Shor's algorithm against the blockchain

Peter Shor and his algorithm
Scientists are amazing people, they just can’t live without inventions or discoveries. And then the whole world has to think what to do with these discoveries. For example, atomic energy is as useful as it is dangerous.
We have an interesting situation with Shor’s algorithm. Cryptographers around the world lived in peace because even a super powerful computer would have to spend millions of years hacking asymmetric algorithms. By the way, in our blog, you can read about asymmetric algorithms, and in particular, widely used RSA and ECDSA.
And in 1994, the American scientist Peter Shor devised an effective polynomial quantum algorithm for the factorization of integers. It sounds mysterious. Well, but why is it threatening?
And this is why. Asymmetric cryptography is based on the problem of integer factorization – the decomposition of a composite number into a product of smaller integers. The essence of the problem: there is a product of two integers, you need to find the original integers (factors). A classical computer is unable to solve this problem in an acceptable time, it will take millions of years. This is the basis of modern asymmetric encryption – it is impossible to quickly solve the problem of factorization and retrieve a private key.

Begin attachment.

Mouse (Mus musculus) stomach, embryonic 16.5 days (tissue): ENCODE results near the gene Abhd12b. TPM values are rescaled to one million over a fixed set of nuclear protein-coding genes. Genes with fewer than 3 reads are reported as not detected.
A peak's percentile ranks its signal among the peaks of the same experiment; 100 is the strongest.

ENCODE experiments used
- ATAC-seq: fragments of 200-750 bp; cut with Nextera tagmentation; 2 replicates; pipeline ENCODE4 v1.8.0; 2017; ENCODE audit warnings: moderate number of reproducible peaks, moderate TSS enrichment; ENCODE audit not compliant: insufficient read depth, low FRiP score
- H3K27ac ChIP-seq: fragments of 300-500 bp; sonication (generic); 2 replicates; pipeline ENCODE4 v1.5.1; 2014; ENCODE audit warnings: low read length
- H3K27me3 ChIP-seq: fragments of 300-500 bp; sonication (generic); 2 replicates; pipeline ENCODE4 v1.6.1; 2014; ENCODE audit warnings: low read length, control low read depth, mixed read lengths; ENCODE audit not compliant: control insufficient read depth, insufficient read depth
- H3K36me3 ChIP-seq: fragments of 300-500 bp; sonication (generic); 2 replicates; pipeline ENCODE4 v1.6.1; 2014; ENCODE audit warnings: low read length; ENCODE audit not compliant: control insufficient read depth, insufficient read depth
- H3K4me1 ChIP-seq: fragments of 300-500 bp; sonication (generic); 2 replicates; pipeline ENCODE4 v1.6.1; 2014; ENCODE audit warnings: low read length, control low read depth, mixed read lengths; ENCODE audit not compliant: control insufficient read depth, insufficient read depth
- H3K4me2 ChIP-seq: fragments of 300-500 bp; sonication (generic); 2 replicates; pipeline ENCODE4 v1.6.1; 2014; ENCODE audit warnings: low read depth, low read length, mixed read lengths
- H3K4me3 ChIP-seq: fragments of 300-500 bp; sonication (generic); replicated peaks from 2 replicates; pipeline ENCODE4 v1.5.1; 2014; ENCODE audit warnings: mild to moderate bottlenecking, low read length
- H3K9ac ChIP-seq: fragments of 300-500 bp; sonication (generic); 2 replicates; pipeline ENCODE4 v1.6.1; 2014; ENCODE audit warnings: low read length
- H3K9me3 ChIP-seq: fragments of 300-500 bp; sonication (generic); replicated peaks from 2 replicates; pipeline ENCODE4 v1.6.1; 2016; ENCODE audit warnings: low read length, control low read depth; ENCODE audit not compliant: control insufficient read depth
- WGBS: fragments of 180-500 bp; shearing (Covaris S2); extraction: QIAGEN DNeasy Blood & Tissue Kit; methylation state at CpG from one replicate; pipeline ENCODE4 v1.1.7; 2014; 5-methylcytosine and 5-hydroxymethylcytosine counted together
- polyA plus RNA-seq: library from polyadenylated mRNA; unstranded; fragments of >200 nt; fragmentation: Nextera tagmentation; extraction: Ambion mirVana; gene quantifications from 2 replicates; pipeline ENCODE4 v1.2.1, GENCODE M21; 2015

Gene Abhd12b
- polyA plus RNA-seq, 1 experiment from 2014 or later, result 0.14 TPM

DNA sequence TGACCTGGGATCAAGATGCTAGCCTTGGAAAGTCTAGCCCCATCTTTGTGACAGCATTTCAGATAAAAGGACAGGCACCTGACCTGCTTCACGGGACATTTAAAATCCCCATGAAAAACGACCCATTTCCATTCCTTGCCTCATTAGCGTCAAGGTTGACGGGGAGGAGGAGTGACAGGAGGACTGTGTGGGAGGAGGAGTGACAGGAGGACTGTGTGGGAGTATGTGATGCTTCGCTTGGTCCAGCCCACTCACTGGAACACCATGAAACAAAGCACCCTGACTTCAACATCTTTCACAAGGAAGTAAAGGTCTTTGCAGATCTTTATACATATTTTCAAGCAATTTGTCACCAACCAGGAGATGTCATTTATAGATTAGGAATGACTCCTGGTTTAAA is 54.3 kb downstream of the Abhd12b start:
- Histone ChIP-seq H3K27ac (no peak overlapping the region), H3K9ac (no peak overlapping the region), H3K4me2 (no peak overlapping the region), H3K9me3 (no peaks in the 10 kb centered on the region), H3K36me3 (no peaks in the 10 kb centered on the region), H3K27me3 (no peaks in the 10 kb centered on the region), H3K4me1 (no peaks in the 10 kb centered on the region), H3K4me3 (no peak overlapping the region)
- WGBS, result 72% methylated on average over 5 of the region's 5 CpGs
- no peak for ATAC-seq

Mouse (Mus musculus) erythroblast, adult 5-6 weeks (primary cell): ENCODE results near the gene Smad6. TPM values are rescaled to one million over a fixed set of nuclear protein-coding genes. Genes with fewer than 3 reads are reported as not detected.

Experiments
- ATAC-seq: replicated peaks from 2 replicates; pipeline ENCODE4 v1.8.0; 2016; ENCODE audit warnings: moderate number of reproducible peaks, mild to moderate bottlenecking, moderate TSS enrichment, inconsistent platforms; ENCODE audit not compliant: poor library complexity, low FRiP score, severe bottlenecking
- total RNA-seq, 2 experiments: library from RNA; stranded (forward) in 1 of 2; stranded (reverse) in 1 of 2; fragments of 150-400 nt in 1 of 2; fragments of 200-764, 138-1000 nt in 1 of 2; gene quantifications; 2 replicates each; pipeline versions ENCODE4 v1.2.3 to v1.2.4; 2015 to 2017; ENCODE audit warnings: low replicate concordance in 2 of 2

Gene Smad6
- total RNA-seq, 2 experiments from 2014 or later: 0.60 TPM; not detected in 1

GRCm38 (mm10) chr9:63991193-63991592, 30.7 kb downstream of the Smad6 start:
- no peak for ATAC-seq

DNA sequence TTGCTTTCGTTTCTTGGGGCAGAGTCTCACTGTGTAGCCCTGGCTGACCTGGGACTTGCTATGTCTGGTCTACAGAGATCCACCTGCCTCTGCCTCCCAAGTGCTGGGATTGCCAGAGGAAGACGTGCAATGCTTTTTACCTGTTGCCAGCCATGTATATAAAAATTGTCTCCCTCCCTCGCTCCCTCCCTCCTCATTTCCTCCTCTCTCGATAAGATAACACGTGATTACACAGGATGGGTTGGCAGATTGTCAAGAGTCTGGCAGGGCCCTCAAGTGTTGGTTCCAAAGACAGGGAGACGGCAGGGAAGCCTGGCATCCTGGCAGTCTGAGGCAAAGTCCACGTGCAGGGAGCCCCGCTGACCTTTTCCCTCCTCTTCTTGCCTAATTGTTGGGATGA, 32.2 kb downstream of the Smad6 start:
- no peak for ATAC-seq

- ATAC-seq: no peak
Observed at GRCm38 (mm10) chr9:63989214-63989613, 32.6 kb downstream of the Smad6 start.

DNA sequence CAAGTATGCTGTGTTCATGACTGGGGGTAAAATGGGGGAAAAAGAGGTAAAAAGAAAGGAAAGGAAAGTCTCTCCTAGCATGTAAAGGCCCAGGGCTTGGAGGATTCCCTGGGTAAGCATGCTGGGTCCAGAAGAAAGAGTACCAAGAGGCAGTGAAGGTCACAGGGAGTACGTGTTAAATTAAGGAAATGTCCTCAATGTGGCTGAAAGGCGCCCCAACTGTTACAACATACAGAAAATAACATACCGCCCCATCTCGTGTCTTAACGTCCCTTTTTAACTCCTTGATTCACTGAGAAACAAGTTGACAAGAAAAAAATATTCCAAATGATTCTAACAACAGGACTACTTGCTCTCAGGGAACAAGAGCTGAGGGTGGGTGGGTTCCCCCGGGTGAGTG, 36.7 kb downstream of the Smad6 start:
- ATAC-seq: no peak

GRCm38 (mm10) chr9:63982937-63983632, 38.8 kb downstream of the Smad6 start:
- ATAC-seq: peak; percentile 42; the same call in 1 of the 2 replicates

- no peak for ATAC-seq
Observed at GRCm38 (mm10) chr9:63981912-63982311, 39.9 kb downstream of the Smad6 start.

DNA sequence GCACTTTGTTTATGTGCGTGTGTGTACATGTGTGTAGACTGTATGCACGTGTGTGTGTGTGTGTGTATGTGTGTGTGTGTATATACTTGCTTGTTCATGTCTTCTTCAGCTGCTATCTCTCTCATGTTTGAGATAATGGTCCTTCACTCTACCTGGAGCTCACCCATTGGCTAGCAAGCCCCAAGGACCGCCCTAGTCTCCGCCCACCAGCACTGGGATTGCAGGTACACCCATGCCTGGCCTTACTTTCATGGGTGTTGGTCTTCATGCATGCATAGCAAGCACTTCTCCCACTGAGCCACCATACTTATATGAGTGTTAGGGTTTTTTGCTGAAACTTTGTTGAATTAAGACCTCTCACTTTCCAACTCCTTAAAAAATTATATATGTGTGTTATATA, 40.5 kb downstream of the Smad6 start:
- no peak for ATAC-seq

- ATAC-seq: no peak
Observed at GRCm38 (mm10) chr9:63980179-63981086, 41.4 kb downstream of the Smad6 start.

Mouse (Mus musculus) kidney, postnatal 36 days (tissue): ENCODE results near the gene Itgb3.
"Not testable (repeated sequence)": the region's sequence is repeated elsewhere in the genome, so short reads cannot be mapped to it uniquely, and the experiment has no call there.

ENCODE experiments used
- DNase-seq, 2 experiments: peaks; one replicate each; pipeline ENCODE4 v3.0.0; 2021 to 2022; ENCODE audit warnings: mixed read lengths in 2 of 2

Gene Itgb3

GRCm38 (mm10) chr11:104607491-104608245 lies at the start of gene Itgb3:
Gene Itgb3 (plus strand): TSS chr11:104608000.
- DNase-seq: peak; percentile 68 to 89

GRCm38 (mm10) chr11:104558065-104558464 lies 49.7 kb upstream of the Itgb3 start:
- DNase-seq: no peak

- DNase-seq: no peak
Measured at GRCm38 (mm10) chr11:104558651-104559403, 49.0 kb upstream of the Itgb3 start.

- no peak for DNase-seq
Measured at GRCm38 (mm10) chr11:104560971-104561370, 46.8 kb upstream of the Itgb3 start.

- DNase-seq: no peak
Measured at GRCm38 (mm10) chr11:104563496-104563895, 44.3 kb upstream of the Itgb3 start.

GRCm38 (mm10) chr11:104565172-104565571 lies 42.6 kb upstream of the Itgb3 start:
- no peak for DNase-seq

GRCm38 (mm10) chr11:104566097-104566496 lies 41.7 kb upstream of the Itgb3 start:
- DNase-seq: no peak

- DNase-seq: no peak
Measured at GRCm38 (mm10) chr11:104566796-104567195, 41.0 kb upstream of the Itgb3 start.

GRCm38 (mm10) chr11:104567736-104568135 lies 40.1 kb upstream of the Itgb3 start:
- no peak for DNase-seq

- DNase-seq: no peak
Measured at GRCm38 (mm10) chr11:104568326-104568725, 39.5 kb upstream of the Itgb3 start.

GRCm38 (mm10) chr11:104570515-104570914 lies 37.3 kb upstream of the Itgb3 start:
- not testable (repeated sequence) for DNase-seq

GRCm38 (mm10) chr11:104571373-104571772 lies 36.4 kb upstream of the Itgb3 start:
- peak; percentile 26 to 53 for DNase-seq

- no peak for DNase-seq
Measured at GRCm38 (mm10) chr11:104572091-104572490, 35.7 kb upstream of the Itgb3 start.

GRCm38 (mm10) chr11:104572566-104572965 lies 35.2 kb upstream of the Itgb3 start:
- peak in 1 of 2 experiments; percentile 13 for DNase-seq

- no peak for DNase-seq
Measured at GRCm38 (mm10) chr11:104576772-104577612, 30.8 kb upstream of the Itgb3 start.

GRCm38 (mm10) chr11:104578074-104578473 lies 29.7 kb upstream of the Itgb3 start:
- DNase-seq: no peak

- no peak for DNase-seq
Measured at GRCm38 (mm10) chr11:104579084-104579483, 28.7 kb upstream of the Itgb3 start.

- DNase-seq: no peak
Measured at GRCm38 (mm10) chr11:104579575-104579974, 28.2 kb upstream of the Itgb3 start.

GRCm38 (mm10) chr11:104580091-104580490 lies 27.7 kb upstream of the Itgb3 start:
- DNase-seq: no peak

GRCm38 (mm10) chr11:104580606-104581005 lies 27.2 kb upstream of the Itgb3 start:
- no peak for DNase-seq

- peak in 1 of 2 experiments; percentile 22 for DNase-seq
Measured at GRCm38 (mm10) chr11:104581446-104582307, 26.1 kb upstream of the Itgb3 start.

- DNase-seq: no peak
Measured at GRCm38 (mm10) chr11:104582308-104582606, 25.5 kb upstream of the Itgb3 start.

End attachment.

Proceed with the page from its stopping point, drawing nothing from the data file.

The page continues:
But Shor’s algorithm applied on a quantum computer can solve this problem easily and quickly. Private key computation goes at about the same speed as the data encryption. We need only a quantum computer with a sufficient number of logical qubits which could compute the private key.

Shor’s algorithm testing
In 1994, Peter Shor didn’t have the possibility to apply the algorithm in practice – simply due to the lack of a quantum computer. But already in 2001, Shor’s algorithm was tested by a group of specialists from IBM on a 7-qubit quantum computer – the integer 15 was decomposed into two factors 3 and 5. It would seem a very simple task which any pupil can solve – not only without a quantum computer but even without a calculator.
It is not important the specific numbers but the ability to solve this problem by applying a quantum computer. In 2018, testing a quantum computer already with 72 qubits was started.